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July 3, 1897


JAMA. 1897;XXIX(1):39-40. doi:10.1001/jama.1897.02440270045007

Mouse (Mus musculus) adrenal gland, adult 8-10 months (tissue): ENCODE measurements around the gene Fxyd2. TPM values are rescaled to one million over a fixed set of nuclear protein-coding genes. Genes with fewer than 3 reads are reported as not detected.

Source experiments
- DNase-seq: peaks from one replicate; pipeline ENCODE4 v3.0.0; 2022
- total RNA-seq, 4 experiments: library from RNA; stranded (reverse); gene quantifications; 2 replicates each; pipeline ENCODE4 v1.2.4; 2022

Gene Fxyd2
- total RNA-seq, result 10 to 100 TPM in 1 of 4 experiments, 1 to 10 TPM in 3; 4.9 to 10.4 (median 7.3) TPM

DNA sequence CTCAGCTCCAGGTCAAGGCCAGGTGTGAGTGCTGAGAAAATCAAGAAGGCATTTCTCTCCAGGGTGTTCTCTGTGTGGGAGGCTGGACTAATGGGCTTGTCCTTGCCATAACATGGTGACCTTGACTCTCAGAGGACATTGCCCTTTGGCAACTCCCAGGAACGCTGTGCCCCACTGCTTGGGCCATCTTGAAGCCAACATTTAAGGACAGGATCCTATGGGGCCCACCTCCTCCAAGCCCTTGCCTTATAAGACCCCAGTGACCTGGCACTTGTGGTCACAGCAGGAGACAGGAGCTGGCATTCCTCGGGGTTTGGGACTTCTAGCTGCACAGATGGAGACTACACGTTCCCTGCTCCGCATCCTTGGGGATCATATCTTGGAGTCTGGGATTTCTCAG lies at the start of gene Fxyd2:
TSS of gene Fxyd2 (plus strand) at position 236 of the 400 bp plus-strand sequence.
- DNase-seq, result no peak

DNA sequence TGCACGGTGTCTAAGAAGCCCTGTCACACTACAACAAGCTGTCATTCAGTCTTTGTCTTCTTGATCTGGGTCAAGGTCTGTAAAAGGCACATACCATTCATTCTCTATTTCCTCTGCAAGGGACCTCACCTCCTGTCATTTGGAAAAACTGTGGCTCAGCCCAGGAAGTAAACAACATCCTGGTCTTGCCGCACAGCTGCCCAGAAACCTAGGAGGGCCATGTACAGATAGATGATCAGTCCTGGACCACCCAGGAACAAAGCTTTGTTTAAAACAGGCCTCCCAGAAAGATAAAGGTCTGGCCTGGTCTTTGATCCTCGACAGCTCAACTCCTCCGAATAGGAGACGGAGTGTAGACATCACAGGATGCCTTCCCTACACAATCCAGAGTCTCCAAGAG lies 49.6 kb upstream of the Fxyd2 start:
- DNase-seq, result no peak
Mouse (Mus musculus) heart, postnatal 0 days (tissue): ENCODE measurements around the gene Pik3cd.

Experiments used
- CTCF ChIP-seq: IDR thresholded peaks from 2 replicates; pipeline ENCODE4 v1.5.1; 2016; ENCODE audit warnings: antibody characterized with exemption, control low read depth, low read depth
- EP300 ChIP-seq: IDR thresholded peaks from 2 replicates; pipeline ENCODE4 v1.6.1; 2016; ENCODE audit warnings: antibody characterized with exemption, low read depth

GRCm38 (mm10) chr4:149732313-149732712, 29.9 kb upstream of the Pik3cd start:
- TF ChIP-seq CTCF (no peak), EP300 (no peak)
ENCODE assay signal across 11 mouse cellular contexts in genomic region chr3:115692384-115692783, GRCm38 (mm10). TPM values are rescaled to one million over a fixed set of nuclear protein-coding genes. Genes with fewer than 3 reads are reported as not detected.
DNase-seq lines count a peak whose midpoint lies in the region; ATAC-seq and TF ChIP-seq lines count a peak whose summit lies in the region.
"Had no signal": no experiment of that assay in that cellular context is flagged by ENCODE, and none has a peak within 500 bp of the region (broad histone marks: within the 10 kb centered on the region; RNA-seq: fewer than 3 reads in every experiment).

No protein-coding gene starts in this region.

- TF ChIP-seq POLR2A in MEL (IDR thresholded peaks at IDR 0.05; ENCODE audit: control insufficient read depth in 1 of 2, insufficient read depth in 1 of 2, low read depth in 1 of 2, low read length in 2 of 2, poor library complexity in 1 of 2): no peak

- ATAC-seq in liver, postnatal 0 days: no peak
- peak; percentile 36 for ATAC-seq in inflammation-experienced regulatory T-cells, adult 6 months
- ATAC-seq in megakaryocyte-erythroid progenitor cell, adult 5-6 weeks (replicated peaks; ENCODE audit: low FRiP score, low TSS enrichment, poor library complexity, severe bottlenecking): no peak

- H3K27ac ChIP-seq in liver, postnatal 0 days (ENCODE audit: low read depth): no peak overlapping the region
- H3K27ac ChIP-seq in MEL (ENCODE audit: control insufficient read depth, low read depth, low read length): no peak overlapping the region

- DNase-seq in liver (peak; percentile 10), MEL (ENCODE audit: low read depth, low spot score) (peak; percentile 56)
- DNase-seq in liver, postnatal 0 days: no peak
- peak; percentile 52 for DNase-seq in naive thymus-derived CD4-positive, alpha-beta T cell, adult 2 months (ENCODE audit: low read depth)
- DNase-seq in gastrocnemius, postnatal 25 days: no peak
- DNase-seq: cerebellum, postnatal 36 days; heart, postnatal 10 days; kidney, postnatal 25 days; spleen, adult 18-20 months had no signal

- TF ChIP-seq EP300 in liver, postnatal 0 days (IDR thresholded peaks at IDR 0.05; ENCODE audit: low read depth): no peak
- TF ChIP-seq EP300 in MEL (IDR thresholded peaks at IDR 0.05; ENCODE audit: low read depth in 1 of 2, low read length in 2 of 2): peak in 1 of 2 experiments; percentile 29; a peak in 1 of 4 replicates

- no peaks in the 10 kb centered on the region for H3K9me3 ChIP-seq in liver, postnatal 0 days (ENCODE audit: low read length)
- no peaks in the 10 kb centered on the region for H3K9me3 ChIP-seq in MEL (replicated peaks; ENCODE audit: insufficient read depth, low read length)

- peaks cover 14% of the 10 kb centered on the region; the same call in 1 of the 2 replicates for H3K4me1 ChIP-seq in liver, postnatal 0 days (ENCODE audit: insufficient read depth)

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In the Journal of Experimental Medicine for May, there appears an experimental investigation upon the physiology of sleep, by W. H. Howells of Johns Hopkins University. His experiments were made to ascertain the variations in the volume of the arm during sleep by means of a plethysmograph, and the results indicated a vasomotor dilatation in the arm, which the experimenter attributes to a relaxation of tone in the vascular apparatus of the skin, a diminished peripheral resistance in the skin area and a corresponding lower arterial pressure and blood supply to the brain. This interpretation of his results leads the author to adopt a theory of sleep which he thinks is new in some of its features, and which he states as follows: "The immediate cause of normal sleep lies in a vascular dilatation (of the skin) that causes a fall of blood pressure in the arteries at the base

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